Leonard Cassuto said in the Guardian: ‘If a graduate student asks me, “Should I blog?” my answer, at least right now, would still be, “Probably not “’. Just weeks ago I gave a talk at the British Library saying very much the opposite. Cassuto is a more established academic than myself, but I still think I have a point – and so did the people who invited me to give that opinion.
To discuss the fact that I came across Cassuto’s article and talked about it on Twitter would be to open another – if related – can of worms. Suffice to say that engaging with twitter for this type of academic commentary is the way I work. I’ve said time and again that Twitter and blogging allow me to usefully interact with so many academics – and non academics I hasten to add – whose opinions I value. I stand by this method of working as it helps me find great new people and ideas on a daily basis and this regularly directly informs my work.
I do recognize that my subject area lends itself particularly well to this type of information exchange. I’m currently writing a book on art mailing list culture and social media and my area of expertise is in art forms that thrive in these networks of sharing. I have had many people point out to me that they themselves aren’t working in a field where social media is considered appropriate and/or they are handling sensitive data that can’t be shared. However, I still take issue with much of what Cassuto says and I still think online discussion platforms have their place in academia.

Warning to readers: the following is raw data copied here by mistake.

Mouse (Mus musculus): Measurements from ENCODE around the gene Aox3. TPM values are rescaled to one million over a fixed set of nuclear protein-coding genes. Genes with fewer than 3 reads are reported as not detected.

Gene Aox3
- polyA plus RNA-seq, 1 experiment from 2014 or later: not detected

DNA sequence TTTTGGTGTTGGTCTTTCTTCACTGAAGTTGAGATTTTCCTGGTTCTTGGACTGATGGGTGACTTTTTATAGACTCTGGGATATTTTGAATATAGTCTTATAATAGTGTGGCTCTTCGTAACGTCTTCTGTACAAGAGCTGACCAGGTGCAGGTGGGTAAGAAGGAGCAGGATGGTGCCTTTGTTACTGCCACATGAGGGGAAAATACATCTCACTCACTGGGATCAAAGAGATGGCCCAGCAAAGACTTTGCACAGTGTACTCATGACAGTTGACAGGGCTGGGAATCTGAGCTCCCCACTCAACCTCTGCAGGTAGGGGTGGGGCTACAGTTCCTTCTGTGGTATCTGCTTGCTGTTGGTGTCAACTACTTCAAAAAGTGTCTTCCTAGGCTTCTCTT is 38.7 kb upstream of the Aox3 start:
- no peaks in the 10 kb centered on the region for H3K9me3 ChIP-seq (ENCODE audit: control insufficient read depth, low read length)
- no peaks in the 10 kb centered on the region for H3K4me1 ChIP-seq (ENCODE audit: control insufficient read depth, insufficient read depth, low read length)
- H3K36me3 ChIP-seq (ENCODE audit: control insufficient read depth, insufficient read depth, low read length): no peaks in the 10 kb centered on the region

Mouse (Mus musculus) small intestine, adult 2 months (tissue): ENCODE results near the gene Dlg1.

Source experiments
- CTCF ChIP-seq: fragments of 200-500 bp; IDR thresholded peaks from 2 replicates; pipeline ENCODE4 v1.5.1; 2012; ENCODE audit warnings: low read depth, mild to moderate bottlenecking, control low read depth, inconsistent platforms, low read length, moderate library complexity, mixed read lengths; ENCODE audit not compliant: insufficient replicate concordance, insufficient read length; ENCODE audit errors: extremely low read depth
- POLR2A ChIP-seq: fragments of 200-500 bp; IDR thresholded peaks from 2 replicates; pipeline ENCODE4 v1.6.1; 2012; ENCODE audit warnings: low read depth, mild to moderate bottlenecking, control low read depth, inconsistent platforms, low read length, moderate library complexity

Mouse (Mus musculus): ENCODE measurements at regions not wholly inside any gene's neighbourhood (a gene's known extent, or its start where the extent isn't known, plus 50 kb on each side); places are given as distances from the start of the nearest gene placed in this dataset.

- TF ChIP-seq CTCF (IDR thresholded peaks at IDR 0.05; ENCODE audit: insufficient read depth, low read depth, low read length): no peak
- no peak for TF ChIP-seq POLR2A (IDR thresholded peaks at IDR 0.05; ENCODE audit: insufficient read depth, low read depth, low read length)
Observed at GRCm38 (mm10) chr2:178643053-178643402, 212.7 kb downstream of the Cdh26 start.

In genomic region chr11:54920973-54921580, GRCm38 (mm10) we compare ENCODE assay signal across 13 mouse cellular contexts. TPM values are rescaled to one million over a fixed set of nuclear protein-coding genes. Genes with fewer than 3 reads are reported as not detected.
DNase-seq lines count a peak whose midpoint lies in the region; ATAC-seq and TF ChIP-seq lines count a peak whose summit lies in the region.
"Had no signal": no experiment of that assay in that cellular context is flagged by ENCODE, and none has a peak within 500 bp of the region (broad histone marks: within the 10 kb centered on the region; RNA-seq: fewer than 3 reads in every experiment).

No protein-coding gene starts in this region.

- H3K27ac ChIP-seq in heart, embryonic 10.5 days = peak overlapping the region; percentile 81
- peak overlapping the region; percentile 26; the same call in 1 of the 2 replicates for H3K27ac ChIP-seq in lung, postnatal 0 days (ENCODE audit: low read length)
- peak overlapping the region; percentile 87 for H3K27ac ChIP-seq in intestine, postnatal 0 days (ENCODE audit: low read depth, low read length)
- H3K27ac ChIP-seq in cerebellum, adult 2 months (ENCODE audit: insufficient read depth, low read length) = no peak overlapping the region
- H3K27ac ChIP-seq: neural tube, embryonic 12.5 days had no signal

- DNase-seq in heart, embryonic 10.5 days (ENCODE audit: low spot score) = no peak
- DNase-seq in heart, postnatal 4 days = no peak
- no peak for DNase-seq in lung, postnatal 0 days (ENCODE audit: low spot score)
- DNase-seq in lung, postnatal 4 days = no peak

Like Cassuto, I will divide my response into two sections. The first deals with form because I would argue that he doesn’t credit blogging or any other type of online communication with being anything other than ‘unpublished’, ‘unedited’, ‘unofficial’ writing. There is much about his tone that indicates he sees it as a lesser form of writing and I take issue with that. Read more